In the United States, Major Depressive Disorder (MDD) is one of the most commonly diagnosed mental disorders. It causes severe symptoms that affect how people feel and think and that interfere with their ability to live and function. Millennials–or young adults ages 18 to 25–are most often diagnosed with MDD. Social media are also popular with this age group. Social media offer many positive benefits, but it can pose negative psychological consequences.
A new study by faculty at Texas State University recently found that three social media behaviors typify individuals who meet criteria for MDD–social comparisons, social media addiction, and social interaction. The study– “Social comparisons, social media addiction, and social interaction: An examination of specific social media behaviors related to major depressive disorder in a millennial population” published in the Journal of Applied Biobehavioral Research–was conducted by Anthony Robinson, Aaron Bonnette, and Dr. Natalie Ceballos in the Department of Psychology; Dr. Yongmei Lu in the Department of Geography; Dr. Stephanie Dailey in the Department of Communication Studies; and Dr. Tom Grimes in the Department of Journalism and Mass Communication.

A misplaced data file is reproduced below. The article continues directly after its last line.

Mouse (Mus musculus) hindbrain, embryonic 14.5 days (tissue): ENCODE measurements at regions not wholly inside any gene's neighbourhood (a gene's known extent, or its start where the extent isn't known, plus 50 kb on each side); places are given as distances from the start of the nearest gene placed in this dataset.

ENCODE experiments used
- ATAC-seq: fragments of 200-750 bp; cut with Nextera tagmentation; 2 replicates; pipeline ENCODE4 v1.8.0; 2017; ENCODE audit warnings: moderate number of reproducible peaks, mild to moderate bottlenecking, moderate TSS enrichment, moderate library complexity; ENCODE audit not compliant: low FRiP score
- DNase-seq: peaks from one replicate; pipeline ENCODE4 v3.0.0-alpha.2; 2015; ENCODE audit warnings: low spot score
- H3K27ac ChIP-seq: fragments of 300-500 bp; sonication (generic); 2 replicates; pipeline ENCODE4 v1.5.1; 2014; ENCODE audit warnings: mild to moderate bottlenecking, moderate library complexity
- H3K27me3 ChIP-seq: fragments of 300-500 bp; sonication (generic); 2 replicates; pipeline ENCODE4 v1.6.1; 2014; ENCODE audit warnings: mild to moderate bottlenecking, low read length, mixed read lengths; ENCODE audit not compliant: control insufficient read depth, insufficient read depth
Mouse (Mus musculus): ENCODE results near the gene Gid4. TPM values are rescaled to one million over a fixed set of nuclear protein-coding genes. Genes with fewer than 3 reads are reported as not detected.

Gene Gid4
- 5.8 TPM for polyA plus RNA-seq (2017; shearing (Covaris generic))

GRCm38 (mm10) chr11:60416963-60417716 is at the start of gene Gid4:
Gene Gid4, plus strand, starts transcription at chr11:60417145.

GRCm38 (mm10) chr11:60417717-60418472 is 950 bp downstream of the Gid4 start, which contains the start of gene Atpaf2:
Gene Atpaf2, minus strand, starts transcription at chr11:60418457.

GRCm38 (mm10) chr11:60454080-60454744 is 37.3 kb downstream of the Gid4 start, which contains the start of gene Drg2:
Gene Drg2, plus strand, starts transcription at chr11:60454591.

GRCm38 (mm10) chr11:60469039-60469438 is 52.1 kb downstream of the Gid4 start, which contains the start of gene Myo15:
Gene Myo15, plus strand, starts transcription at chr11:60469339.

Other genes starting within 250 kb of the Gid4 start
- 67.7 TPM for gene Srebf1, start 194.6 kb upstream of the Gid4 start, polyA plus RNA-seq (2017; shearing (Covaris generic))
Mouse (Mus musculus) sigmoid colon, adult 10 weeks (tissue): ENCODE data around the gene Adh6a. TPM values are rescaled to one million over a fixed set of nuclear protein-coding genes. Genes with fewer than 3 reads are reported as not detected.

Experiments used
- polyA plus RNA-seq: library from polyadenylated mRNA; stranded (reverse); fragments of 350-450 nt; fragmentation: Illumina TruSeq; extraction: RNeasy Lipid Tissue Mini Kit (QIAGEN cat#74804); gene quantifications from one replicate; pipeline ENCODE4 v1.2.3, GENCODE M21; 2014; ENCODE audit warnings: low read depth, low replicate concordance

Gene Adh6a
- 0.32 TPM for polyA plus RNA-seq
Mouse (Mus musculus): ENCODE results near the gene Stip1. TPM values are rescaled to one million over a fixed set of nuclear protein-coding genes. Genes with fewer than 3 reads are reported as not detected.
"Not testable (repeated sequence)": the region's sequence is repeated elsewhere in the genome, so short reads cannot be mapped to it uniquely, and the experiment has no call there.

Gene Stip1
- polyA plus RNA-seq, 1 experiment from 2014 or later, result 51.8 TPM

Study participants who met criteria for MDD were more likely to compare themselves to others who seemed better off than they were. They were also more bothered by being tagged in unflattering pictures. They also scored higher on the Social Media Addiction Scale. Finally, they were also less likely to post pictures of themselves with other people and reported fewer followers.
The study exposes some negative psychological habits associated with social media, so the study also made some recommendations for social media use. People should monitor how they use social media. They should engage in behaviors that reduce psychological stress such as limiting social media usage, unfollowing negative individuals or groups, and showing gratitude for the little things.